Tweed’s roots trace back to the landscapes of Scotland and Ireland in the 18th century. The name “tweed” is believed to originate from the River Tweed on the Scottish Borders.
Tweed was traditionally used for outdoor clothing, usually associated with the work class such as farmers as it was a very durable fabric which could typically withstand lots of elements. Tweeds duarability is due to it’s tightly woven structure as this allows for great insulation. Another fun fact is that tweeds natural fibres have ‘moisture-wicking’ properties this means it keeps you warm and dry as absorbes all the moisture.
Tweed became popular in the 19th century and was associated with the British aristocracy as it has been favoured and worn by many strong British public figures throughout history, especially gaining popularity when Queen Victoria herself started wearing it, and this really started the movement of tweed and trust of the fabrication.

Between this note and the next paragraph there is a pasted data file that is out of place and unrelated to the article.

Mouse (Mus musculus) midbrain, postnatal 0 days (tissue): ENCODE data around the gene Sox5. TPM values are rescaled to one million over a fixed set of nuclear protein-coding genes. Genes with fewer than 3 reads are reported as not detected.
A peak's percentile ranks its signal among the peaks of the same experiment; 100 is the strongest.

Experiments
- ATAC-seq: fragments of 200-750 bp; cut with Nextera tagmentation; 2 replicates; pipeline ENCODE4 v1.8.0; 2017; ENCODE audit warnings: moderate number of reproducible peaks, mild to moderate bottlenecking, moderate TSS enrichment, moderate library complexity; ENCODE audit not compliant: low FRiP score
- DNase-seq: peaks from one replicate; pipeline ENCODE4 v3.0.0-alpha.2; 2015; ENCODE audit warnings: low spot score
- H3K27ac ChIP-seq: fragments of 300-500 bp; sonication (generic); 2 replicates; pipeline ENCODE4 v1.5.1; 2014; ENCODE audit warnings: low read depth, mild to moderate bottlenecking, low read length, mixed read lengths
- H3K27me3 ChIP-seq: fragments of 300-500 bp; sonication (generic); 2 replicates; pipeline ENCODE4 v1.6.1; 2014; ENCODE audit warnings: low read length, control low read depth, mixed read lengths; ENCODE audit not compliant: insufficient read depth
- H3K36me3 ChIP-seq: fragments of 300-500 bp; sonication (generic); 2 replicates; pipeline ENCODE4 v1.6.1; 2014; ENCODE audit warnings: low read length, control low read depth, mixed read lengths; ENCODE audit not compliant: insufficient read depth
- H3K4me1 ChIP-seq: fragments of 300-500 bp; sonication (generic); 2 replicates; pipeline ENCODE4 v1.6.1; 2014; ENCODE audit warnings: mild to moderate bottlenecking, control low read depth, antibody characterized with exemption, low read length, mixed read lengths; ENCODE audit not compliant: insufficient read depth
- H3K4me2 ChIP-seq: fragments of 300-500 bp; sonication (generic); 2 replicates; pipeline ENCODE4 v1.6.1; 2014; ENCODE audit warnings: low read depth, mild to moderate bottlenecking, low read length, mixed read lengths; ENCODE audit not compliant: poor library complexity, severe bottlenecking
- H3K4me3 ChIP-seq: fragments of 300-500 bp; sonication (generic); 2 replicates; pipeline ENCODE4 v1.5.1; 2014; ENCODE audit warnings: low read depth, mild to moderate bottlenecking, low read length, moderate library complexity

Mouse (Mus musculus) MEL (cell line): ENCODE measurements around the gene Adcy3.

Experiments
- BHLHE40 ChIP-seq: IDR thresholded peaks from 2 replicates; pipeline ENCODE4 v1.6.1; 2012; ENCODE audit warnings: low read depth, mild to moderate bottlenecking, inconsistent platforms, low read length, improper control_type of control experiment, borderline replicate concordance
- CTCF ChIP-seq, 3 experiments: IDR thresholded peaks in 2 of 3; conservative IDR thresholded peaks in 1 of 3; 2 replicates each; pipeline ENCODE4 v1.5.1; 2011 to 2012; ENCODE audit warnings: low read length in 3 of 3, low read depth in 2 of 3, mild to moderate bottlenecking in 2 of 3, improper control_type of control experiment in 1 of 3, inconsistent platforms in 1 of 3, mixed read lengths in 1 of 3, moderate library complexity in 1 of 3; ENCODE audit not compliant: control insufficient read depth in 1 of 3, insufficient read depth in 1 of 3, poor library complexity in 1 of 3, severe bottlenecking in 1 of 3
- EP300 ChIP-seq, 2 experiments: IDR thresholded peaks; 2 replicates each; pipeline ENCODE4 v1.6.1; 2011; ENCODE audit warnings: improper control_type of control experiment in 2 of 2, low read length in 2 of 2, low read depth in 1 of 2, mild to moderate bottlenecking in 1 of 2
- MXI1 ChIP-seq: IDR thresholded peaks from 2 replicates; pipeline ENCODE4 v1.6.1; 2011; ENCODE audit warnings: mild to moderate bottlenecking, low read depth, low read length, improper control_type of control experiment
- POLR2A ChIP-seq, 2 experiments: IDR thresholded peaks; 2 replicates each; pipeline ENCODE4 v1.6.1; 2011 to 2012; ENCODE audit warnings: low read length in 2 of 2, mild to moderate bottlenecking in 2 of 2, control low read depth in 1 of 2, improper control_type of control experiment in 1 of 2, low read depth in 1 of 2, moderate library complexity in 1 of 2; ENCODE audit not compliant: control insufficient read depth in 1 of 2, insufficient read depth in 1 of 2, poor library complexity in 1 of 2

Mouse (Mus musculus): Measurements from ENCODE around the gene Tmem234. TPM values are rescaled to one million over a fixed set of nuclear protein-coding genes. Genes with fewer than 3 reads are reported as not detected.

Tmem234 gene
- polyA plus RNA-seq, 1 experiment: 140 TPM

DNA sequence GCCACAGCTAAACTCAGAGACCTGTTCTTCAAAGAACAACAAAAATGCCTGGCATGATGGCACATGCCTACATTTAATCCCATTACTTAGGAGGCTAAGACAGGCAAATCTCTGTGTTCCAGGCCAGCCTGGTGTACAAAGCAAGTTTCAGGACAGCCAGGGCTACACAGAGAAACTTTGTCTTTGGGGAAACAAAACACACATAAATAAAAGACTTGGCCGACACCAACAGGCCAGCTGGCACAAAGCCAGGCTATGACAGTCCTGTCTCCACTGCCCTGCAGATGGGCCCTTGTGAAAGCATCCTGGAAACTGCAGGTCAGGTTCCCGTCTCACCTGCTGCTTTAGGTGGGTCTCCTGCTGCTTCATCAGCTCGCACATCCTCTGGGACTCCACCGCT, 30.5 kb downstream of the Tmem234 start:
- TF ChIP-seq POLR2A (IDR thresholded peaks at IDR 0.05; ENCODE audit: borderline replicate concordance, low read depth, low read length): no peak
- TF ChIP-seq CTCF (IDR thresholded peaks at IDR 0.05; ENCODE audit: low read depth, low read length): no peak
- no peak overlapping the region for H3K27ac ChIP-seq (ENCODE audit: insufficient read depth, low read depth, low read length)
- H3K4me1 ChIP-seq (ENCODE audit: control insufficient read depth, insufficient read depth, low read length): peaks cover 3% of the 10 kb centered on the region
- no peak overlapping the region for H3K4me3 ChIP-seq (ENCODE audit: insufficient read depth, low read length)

There is a reason tweed is still very current and popular as it allows a touch of sophistication and class. Tweed is often used due it’s timeless appeal shown over the years of never really going out of fashion, for this reason designers use tweed as you can play with the material in the modern ways however still adapting on traditional contempary styles.
I mean we still love tweed here, do you?
Whether for its rustic charm or as a nod to heritage, tweed remains a loved textile in our wardrobe, is it in yours?